You give & you give & you give.
Mini Kit-Kats. Red Sticks of Laffy Taffy. Baby pouches of Sour Patch Kids. Pumpkin-shaped Reese’s.
You pick goodie after goodie out of your plastic, bulbous jack-o-lantern head for each friend who asks to steal a Twix bar because they never got one of their own.
But it isn’t until you’ve returned home to your bedroom, holding your pumpkin bucket upside down over your astronaut bed, shaking it like crazy to find one piece of candy that’s not a 4-pack of Whoppers or a spearmint sleeve of Lifesavers, do you realize that there’s nothing left.
The uplifting and heartfelt power of Christmas giving, instead on an exhausting Halloween. How wonderful does it really feel to be a good person?
I pulled into my ex-boyfriend’s apartment complex around 9p.m. on a Saturday night. I came for the bittersweet nostalgia, but stayed for a peak. He works doubles on the weekends, and used to come home late to a happy Luke who would have been waiting all day long to hold his hands and kiss his nose.
I officially set my mind on the stakeout operation when I couldn’t remember what his car looked like, much to my frustration. I remembered it silver. But also black. I think it was a Hyundai. Acura, or Atari, or Alcatraz. I couldn’t remember.
Why the fuck couldn’t I remember?
I’ll sit here, I thought. I’ll catch a glimpse of him when he pulls in. Then, I’ll leave. No funny business. I swear.
An hour went by, then two, then three.
I didn’t keep my car on that long, of course, out of gasoline conservation as well as discretion. Couldn’t have my headlights calling any attention to myself. Not on my mission impossible.
Even with my windows rolled down, the Oklahoma summer heat waded its way inside. I sat in pitch black silence with sweat pooling across my forehead. Mosquitoes buzzed in to poke bendy-straws into my ankles and forearms. I chose not to care. A form of self-punishment. You fucked up the relationship, the least you can do is can sit here in the suffocating heat and let a couple of insects live their goddamn lives. Someone deserves to be happy.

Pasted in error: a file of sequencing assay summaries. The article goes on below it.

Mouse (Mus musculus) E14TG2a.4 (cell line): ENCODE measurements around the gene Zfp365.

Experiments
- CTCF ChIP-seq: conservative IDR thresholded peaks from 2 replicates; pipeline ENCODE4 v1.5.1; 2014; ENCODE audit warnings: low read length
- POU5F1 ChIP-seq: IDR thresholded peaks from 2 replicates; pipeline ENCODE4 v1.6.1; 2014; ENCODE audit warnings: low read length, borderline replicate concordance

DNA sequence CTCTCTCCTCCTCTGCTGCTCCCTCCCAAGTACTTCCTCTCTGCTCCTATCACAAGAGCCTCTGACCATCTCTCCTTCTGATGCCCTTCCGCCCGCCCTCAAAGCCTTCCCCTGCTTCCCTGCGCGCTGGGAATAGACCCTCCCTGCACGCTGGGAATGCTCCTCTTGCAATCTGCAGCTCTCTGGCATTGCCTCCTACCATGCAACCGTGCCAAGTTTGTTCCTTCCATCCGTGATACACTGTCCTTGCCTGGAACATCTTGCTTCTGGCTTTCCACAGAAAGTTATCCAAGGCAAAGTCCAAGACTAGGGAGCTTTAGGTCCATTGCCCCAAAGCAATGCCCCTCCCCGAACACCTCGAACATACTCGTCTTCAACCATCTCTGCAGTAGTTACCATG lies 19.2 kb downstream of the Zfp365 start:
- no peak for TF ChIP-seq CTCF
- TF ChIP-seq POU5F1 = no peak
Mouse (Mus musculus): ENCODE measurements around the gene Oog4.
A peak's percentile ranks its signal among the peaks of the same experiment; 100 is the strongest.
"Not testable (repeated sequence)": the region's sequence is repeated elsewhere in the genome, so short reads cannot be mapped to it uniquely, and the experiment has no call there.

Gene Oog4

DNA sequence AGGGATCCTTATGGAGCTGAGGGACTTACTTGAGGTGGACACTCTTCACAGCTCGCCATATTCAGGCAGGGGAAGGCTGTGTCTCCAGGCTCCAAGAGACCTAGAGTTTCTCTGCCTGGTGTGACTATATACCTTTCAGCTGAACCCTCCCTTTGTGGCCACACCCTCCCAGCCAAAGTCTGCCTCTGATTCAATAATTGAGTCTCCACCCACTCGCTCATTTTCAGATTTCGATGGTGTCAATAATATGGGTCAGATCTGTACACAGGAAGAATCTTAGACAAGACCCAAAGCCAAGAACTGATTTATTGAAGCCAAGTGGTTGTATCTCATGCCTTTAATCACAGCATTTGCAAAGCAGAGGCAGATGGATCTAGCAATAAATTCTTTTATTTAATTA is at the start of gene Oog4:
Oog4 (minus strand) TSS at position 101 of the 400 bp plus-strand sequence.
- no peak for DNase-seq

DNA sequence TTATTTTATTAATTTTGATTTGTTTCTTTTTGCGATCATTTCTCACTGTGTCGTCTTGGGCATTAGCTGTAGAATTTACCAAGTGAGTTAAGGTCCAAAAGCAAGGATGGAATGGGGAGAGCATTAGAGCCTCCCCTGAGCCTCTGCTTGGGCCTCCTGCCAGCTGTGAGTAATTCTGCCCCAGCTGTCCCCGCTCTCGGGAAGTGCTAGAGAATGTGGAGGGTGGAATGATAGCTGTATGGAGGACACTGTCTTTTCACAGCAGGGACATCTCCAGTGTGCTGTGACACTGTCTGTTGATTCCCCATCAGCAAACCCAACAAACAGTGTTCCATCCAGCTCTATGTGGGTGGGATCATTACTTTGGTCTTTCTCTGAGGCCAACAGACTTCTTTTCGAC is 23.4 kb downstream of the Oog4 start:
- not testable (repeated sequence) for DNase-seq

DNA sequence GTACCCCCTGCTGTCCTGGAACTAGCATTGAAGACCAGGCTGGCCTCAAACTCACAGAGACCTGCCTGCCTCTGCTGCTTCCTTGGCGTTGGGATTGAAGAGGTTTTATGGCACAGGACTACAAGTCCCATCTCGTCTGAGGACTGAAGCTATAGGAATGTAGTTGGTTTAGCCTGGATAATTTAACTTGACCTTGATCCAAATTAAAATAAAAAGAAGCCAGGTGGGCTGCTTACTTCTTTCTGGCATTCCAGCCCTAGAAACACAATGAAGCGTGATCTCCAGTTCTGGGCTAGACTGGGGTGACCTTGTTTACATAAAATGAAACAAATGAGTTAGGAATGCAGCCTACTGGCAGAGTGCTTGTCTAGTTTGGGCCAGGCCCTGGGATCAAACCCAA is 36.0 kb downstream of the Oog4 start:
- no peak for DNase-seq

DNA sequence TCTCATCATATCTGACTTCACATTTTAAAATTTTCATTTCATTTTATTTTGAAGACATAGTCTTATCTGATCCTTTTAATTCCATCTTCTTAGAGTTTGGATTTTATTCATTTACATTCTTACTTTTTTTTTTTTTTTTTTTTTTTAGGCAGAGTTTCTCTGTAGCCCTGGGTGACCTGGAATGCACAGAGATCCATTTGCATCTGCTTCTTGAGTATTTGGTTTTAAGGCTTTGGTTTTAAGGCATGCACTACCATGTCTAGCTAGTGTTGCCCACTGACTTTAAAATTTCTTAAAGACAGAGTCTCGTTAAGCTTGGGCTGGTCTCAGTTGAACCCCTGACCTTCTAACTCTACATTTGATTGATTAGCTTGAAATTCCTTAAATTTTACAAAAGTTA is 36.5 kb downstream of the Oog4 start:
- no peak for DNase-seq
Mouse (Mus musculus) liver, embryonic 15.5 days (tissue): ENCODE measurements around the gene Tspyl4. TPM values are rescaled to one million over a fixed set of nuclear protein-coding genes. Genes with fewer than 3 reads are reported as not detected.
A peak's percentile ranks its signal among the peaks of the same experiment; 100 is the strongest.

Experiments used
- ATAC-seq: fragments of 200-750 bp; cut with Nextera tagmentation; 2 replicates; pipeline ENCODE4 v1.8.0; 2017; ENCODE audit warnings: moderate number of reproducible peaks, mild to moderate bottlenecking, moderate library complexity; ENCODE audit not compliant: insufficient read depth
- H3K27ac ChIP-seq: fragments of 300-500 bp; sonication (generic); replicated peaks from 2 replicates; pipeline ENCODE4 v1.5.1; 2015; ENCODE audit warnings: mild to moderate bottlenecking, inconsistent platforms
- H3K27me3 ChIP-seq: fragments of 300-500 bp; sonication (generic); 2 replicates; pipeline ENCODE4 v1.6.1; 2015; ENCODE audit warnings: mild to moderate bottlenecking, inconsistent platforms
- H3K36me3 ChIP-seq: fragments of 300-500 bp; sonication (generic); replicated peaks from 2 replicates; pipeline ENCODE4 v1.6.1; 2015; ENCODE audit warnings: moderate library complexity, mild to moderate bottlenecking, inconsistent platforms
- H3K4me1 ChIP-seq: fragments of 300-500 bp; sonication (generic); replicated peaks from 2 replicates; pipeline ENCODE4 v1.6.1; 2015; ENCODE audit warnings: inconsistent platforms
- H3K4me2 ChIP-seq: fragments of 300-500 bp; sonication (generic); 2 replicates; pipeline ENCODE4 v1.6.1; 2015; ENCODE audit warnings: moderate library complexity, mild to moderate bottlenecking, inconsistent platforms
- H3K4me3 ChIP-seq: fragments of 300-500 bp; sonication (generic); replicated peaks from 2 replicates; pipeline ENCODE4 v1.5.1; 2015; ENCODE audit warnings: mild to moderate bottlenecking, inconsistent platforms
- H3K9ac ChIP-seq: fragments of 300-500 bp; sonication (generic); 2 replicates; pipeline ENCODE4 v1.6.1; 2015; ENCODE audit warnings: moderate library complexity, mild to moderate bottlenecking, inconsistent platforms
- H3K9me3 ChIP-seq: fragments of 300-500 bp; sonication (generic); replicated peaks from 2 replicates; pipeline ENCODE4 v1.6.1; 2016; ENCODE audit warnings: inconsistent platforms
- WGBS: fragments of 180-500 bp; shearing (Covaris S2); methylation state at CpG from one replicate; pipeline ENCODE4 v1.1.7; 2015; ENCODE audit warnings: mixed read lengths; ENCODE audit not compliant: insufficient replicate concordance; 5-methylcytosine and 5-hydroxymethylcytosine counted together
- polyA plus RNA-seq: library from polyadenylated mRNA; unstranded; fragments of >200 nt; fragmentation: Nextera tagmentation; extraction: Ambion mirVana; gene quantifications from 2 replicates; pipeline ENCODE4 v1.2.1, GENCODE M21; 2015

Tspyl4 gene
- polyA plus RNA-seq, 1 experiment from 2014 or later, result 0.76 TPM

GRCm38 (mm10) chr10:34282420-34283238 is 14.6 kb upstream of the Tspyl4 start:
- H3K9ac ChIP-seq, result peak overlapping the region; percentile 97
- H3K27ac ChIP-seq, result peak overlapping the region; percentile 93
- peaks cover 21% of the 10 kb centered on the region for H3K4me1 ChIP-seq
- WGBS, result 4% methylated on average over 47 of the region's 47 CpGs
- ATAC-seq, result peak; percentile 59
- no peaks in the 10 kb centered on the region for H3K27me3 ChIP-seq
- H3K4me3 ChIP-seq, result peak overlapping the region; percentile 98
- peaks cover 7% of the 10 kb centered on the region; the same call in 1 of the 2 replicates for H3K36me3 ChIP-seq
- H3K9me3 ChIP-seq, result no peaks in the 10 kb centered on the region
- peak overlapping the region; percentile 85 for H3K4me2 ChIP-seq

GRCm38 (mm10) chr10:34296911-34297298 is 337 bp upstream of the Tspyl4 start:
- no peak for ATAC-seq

When the fourth hour of the stakeout passed, I finally gathered enough courage to get out of my car and touch his bedroom window. I thought about taking a piss on it, but remembered I kinda loved him and shit.
Time moves slowly when you’re bored. Weekday shifts at work, a long sit in the salon chair, some civilized-white-people-history class your college requires you to take. That overwhelming internal sensation of “I just want to fucking leave already.”
But I wasn’t bored sitting alone in my car for five hours. I had absolutely no desire to leave. As much as I wanted to shower, or sleep, or eat my feelings with whole pints of Ben & Jerry’s in the comfort of my air-conditioned apartment, I persisted.
The mind forgets much faster than the heart. Trivial details like the make and model and color of your ex-boyfriend’s car.
That’s why I didn’t want to leave.
I wasn’t waiting for my ex-boyfriend to come home from work.
I was refusing my subconscious the chance to let go.
To forget, to move on, to drive away.
Not just of the chance to let go of him but of the chance to let go of every selfish boy in my life who took a piece from my candy stockpile until it dwindled & dwindled & dwindled down to absolutely nothing.
You give & you give & you give, but how wonderful does it really feel to be a good person?
Jesus Christ, you dumbass. He works a Sunday double too. He’s gonna spend tonight with his family in Yukon to be closer to work in the morning.
So I went home.
And I got in bed.
Tomorrow, I told myself, I’m gonna buy a fucking Snickers.